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22.12.2014
You need to keep experimenting with designs and finishing
gursimran_chaddha_1.jpgGursimran is a graduate from the University of Bradford with a bachelor degree in Accounting and Finance and is a certified gemologist from the prestigious GIA School in the U.S.A. After returning from the U.S.A., Gursimran started working with one of the biggest diamond manufacturing companies in Mumbai. After a year of gaining relevant experience, he started his own label, “Jagat Jewels” in the year 2010. After taking part in exhibitions in Ludhiana, Chandigarh and Delhi, etc., and getting overwhelming response for the label, Gursimran opened his first boutique in the heart of New Delhi in 2012. Here, in an interview with Rough&Polished, Gursimran opens up his mind as an astute businessman and sometimes as a creative designer as well...

15.12.2014
Demand for diamonds in the world is very high – AWDC
margaux_donckier_preview.jpgMargaux Donckier, spokesperson of the Antwerp World Diamond Center, told about the main trends in the diamond market in her interview to Rough&Polished.

08.12.2014
Our goal is to create a think tank, which will come up with ideas how to reach outside our closed circuit and bring people the message about diamonds, tell why they should buy them
alex_popov_x.jpgThe World Diamond Mark® Foundation (WDMF) in a non-for-profit organization founded in 2012 by the World Federation of Diamond Bourses whose goal is to increase consumer demand for diamonds and enhance the trust in them. To reach this goal, the WDMF is engaged in generic marketing programmes, raises public awareness of diamonds, educates retailers and conducts attestation of the Authorised Diamond Dealers® (ADD). The Foundation’s Chairman and CEO, Alex Popov gave this interview to Rough&Polished on the eve of the inaugural World Diamond Conference to be held in New Delhi.





Namaqualand Diamond Pits Undergo Major Rehabilitation

07.04.2009

Huge open diamond mining pits are currently being turned into oyster farms and nurseries in a multi-million-rand project that may well turn the diamond wasteland of Namaqualand, South Africa into a tourist attraction, Israelidiamond.co.il reported.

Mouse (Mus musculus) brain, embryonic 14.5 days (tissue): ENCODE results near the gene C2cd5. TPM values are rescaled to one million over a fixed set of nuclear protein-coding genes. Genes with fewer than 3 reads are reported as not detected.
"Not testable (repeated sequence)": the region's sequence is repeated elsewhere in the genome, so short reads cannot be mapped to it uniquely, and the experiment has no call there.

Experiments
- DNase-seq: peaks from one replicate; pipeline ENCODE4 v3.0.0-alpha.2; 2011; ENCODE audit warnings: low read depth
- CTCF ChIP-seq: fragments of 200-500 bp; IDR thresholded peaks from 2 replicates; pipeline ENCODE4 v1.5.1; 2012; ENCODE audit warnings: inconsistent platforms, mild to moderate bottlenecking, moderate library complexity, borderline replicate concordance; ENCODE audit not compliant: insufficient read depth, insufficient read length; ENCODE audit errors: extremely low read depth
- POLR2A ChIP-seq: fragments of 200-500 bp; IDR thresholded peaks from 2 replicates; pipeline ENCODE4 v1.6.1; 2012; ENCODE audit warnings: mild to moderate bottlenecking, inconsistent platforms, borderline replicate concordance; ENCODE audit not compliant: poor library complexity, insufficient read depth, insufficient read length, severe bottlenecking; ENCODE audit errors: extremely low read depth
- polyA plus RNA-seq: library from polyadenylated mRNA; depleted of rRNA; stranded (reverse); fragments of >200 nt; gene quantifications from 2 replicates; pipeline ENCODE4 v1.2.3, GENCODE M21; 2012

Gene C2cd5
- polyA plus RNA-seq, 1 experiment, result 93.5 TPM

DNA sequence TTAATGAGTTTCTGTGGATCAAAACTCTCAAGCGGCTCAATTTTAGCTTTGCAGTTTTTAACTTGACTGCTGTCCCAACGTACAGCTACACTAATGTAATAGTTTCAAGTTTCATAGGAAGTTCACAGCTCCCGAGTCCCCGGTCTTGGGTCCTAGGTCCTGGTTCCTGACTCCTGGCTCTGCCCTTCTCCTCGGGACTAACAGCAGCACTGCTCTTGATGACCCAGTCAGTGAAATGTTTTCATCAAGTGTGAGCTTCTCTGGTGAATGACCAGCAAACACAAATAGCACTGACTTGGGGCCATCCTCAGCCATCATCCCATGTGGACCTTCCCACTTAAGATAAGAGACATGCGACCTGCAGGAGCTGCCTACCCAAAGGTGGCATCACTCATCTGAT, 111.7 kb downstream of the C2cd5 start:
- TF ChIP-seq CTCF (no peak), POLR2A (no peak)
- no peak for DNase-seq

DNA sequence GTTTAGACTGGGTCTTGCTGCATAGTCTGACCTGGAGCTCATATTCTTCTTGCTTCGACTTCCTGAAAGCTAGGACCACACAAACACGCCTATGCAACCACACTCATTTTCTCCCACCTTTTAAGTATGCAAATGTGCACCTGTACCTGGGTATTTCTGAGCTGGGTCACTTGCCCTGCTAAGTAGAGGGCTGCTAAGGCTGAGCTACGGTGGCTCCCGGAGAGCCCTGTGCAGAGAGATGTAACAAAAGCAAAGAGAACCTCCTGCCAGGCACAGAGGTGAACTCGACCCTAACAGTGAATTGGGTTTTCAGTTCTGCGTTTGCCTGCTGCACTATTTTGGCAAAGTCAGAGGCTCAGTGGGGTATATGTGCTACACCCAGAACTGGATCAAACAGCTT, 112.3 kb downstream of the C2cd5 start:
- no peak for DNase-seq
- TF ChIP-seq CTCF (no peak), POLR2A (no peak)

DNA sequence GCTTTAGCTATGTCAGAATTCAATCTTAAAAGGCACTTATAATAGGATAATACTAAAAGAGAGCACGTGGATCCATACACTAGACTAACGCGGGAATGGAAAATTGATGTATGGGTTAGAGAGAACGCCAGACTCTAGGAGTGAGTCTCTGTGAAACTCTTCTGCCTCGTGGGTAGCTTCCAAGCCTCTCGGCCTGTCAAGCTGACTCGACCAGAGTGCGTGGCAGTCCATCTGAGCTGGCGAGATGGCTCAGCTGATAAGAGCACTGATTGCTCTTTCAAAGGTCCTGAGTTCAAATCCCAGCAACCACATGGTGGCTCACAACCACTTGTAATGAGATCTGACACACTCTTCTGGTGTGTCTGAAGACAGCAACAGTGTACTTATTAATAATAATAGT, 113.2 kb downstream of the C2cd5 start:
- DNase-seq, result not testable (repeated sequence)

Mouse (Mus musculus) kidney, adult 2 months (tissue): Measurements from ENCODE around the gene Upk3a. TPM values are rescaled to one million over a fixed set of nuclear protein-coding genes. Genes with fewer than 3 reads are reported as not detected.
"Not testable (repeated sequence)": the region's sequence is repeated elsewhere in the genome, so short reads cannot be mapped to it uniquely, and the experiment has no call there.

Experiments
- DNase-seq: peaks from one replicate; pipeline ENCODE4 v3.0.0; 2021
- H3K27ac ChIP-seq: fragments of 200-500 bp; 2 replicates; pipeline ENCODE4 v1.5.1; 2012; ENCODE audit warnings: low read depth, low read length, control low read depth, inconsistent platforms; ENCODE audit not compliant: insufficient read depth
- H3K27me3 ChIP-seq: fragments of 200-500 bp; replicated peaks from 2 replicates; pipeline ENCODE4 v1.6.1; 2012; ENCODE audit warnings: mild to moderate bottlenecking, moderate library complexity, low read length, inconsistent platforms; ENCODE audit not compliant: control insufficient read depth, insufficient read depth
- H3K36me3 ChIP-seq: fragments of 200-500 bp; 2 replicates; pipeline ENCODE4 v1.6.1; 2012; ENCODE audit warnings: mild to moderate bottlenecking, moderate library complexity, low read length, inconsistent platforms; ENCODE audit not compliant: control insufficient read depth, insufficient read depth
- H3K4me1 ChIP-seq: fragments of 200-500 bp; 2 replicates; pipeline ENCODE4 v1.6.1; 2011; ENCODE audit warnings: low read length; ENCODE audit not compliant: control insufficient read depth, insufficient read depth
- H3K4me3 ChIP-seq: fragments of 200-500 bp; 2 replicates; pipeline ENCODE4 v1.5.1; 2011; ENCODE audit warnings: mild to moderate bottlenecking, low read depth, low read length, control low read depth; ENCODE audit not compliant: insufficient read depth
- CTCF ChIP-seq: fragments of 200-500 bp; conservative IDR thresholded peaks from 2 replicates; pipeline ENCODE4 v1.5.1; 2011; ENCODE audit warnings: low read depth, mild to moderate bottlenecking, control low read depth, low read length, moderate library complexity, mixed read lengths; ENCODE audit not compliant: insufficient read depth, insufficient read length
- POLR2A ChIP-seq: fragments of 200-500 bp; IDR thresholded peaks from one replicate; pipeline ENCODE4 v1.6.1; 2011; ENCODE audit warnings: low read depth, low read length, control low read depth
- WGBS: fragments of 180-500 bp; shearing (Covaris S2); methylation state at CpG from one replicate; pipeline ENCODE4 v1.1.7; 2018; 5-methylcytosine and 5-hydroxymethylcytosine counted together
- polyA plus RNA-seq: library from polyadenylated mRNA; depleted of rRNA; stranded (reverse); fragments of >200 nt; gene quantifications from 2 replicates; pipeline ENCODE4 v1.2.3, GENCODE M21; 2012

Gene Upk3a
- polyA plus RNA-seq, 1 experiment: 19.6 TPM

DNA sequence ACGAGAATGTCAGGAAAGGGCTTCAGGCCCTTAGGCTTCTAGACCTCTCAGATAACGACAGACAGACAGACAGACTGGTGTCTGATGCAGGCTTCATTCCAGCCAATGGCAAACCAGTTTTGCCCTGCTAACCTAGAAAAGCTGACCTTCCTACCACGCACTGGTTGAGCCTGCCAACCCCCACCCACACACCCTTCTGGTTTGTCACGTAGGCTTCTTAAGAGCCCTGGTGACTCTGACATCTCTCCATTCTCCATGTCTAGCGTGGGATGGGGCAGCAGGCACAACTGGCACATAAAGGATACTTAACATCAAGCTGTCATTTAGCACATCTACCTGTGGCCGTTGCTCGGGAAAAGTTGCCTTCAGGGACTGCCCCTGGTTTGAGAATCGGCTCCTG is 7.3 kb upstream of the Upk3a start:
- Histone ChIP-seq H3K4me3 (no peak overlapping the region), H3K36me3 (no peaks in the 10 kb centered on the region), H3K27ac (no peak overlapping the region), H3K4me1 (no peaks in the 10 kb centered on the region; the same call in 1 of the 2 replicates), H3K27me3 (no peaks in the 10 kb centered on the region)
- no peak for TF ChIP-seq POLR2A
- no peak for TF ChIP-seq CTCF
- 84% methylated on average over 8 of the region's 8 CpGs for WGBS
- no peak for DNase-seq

Namaqualand, where 80 years of diamond mining has left much of the coastline littered with deep holes, is currently undergoing extensive rehabilitation.
Giant diamond miner De Beers has agreed to back a plan to restore the pitted landscape. Among the projects is an oyster farm which has already been set up in a converted diamond mine pit near Kleinzee.
De Beers also recently joined forces with the Conservation Africa global environmental group to set up a 32000ha eco-zone in the middle of its diamond mine which was once the largest alluvial diamond-producing area in the world.
The project, which is called Living Edge of Africa Project (Leap), is to serve as a lifeline for the abandoned diamond mining towns of Kleinzee and Koingnaas, which morphed into ghost towns when De Beers retrenched most of its Namaqualand workforce.
Leap’s employment projects will help De Beers to comply with strict new diamond mining regulations pertaining to social labor plans and ecological conservation.
Among the planned projects are sea water greenhouses to produce food and fresh water for local consumption, aquaculture farms, producing oysters, perlemoen and mussels in tanks and water-logged mining pits, wind farms producing renewable energy and more.
The project is the joint brainchild of global conservation group Conservation International and environmental scientist Dr Peter Carrick, who heads the Namaqualand Restoration Initiative at the University of Cape Town.

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